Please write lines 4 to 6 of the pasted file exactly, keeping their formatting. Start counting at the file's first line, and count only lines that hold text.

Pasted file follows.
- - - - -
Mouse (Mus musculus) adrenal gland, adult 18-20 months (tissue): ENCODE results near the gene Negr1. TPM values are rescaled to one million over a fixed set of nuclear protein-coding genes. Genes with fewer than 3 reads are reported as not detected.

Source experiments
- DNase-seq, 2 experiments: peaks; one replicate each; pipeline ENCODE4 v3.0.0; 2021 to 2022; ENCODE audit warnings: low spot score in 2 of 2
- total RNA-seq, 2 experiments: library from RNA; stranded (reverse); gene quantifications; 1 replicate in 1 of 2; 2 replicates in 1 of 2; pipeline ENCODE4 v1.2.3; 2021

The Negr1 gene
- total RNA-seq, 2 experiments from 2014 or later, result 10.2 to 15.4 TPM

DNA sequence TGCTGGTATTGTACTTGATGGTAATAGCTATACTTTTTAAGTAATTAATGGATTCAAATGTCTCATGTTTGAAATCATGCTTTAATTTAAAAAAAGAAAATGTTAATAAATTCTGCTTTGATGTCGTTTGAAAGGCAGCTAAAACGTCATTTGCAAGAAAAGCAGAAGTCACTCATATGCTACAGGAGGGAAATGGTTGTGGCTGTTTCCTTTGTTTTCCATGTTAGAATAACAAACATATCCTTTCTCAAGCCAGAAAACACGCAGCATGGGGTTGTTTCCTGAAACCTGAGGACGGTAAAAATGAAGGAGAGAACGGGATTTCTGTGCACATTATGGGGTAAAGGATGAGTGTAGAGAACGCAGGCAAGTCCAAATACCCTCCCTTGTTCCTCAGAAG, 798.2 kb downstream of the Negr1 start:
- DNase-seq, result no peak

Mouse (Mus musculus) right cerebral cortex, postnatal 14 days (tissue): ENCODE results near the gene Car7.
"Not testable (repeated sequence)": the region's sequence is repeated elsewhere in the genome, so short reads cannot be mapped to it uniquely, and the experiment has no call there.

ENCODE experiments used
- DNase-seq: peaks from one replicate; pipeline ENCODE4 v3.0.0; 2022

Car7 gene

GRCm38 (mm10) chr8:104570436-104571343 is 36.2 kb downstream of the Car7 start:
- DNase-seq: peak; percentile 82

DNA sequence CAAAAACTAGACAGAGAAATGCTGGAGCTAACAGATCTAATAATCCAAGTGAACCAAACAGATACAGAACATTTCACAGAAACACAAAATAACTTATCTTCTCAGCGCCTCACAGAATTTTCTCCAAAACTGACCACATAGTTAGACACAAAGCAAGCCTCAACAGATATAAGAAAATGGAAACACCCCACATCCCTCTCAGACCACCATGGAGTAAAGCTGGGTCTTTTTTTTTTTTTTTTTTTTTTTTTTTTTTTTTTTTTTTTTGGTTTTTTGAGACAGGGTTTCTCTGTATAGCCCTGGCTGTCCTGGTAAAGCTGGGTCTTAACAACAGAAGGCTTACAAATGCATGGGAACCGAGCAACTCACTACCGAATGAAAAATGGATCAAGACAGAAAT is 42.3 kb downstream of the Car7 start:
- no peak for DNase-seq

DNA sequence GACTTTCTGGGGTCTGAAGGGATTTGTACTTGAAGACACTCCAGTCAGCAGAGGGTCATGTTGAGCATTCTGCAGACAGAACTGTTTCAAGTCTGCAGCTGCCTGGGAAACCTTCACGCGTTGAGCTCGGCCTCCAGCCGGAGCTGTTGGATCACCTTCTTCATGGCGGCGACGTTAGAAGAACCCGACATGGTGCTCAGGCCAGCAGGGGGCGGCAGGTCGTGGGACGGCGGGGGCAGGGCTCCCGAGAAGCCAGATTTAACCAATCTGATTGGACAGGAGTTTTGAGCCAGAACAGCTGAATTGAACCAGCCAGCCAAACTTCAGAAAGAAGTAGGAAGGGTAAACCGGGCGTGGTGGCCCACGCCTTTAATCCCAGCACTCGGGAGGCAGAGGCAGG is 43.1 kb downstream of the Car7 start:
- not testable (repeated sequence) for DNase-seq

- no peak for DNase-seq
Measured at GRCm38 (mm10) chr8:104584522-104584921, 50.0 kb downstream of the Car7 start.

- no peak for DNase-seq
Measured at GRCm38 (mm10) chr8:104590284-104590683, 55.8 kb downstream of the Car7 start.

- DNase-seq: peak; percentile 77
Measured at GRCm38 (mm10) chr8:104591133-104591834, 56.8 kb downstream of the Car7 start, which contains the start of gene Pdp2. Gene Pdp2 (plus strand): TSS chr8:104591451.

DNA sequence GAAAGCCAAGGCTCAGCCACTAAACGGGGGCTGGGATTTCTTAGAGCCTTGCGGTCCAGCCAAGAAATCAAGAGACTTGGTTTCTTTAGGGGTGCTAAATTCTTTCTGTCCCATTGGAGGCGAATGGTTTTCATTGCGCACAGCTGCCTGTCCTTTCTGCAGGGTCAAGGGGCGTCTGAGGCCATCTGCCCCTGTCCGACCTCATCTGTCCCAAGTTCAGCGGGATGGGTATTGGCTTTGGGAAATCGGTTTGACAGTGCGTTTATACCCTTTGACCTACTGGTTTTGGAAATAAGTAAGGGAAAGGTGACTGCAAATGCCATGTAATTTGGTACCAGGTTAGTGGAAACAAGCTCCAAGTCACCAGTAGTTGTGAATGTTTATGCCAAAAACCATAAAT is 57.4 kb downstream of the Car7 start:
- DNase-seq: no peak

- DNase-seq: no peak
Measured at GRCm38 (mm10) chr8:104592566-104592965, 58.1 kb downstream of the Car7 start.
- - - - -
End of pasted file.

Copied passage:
- total RNA-seq, 2 experiments: library from RNA; stranded (reverse); gene quantifications; 1 replicate in 1 of 2; 2 replicates in 1 of 2; pipeline ENCODE4 v1.2.3; 2021

The Negr1 gene
- total RNA-seq, 2 experiments from 2014 or later, result 10.2 to 15.4 TPM